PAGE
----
"Someone reminded me I once said 'Greed is Good.' Now it seems it's legal . . . because everyone is drinking the same Kool Aid."
Gordon Gekko is an iconic movie character, and he's lost nothing in the 23 years he's been living outside of the public consciousness. Brought to life again by Michael Douglas in 2010, the "Greed is Good" guru is still compelling to watch. It's no wonder that the Hollywood Foreign Press gave Douglas a Golden Globe nomination for his performance. Revisiting Gekko after the character served eight years for fraud and then dropped out of sight to write a book that would earn him big bucks on the college circuit, Douglas plays his character with an understatement that must have required a great deal of restraint, given how caricatured he could have become.
"Money is the bitch that never sleeps. And she's jealous."
As his daughter, Winnie (Carey Mulligan), warns Jake, her boyfriend and soon-to-be-fiance, this Gekko can't change his spots. He's not to be trusted.
The film's best moments come from the fascination that Jake (Shia LaBeouf) has for Gekko, who, despite that heavy sentence, still represents the pinnacle for Wall Street wheelers and dealers. Though he knows Winnie wants nothing to do with her father, blaming him for her family's disintegration, he still seeks him out and begins a tenuous quasi-business relationship with him that he keeps from her. The cover art depicts the two men in a pose that reminds us of Butch Cassidy and the Sundance Kid, and I'm sure that's no coincidence. Subtle messages in Allan Loeb's and Stephen Schiff's screenplay suggest that there's something romantically outlaw-like about inside traders and Wall Street rogues who play a shell game with other people's money. They're anti-Robin Hoods, who steal from the poor to make the rich richer.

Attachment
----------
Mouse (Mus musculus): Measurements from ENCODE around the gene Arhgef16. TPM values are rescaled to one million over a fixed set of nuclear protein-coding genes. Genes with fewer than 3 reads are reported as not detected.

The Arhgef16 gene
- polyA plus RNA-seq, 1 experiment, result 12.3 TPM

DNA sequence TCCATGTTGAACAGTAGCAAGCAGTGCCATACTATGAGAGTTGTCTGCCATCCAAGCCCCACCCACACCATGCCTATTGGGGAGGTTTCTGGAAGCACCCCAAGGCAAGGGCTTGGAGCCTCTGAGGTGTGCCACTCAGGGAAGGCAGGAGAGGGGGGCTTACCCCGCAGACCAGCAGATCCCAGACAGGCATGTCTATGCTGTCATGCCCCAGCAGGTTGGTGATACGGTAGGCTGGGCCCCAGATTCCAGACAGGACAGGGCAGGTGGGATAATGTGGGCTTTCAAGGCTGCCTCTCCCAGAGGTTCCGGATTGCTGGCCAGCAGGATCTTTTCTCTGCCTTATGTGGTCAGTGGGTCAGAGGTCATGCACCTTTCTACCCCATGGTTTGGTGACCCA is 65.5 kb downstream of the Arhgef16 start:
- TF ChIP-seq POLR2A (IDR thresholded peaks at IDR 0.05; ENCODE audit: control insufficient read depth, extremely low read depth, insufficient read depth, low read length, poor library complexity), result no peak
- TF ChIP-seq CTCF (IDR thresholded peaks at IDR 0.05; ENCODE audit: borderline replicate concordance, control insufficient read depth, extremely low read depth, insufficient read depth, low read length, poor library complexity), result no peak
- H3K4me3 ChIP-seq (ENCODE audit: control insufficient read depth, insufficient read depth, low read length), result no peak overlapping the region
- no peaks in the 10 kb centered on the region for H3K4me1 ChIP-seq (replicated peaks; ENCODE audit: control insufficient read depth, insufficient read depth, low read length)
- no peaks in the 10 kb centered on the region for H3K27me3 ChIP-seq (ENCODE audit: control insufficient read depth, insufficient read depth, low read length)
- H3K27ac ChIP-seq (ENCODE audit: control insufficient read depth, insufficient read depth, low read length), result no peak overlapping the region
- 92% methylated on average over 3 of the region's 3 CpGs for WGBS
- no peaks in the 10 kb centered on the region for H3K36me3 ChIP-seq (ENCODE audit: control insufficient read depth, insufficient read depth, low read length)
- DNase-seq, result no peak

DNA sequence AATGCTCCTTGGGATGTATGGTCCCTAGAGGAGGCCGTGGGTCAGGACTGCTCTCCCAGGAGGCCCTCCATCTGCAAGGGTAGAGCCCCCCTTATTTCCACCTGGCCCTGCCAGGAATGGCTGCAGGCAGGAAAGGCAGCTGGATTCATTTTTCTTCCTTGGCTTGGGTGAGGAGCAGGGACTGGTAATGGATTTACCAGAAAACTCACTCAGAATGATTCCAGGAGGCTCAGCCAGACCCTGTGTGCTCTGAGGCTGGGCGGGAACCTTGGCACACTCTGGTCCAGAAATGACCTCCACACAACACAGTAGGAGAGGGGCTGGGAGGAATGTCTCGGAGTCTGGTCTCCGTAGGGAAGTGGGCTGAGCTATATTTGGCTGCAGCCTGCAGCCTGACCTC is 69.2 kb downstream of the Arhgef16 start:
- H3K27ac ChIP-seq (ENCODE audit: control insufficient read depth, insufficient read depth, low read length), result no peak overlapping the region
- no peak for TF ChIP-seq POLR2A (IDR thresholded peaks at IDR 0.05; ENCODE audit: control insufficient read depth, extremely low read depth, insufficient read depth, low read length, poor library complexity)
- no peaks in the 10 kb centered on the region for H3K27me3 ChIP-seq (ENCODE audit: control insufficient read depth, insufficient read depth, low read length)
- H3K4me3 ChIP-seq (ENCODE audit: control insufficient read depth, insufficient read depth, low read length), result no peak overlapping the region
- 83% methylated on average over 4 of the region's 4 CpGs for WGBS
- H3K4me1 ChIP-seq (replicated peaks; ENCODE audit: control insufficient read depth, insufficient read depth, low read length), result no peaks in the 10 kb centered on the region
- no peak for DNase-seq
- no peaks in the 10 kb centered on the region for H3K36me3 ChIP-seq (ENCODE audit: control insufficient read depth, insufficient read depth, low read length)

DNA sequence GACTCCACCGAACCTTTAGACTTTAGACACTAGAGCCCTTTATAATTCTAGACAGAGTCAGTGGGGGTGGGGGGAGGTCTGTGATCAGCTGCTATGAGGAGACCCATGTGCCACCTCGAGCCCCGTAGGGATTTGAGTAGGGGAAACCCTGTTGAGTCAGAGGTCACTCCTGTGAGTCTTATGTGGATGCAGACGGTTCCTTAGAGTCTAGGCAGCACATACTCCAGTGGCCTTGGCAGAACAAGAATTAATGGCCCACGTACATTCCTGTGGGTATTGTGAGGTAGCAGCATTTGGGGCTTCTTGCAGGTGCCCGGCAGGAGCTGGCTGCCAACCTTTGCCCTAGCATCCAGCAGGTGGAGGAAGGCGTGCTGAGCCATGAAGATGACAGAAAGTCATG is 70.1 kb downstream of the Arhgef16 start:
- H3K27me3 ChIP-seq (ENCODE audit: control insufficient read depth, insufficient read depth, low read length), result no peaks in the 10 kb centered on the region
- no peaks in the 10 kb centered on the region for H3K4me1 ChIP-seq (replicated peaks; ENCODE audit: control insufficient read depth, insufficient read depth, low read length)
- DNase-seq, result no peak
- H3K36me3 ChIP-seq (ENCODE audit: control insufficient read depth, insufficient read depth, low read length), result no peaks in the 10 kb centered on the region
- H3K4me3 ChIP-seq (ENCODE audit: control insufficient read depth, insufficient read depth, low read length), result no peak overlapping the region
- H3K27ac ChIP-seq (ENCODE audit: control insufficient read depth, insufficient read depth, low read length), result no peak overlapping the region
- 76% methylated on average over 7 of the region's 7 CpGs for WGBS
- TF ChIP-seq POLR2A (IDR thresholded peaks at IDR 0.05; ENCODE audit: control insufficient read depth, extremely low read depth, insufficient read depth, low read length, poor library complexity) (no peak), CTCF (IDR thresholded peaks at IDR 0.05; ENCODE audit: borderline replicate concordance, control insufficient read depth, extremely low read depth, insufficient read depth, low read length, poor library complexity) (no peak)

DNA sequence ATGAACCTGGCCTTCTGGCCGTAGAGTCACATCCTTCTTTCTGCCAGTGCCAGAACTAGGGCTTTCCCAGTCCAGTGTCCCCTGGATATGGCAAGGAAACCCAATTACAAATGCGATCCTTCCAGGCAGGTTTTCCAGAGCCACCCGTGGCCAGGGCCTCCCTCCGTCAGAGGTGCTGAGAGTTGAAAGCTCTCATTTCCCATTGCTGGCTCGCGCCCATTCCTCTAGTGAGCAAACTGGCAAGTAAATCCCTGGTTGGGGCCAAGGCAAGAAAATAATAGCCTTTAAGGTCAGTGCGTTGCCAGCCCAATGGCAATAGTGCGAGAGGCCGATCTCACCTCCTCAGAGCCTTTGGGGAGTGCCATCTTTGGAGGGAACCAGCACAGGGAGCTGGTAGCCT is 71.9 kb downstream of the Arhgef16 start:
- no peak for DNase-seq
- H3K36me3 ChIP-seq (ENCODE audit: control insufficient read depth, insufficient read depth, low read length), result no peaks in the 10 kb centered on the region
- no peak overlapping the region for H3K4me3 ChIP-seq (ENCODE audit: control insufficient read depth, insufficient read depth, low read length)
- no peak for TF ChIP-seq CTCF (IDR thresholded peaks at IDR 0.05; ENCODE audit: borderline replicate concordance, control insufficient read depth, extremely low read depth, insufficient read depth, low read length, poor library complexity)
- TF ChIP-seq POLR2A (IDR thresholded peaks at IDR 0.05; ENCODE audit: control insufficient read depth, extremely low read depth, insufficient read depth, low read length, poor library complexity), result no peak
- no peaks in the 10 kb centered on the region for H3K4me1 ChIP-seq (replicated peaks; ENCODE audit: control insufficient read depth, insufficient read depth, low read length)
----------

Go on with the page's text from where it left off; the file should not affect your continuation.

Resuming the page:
"The mother of all evil is leveraging debt."
Though non-insiders may have a tough time articulating all of the plot points and business elements, the basic narrative goes something like this: Jake strikes up a secret relationship with Gekko, wanting to learn from him and in exchange agreeing to help him get close to his estranged daughter again. On the business front, Jake is extremely close to the patriarch of his firm, Louis Zabel (Frank Langella), but when Bretton James (Josh Brolin) works behind the scenes to bring down Zabel's company and offers pennies on the dollar to buy the company and "stabilize" it and Zabel becomes a casualty, the stage is set for revenge and retribution.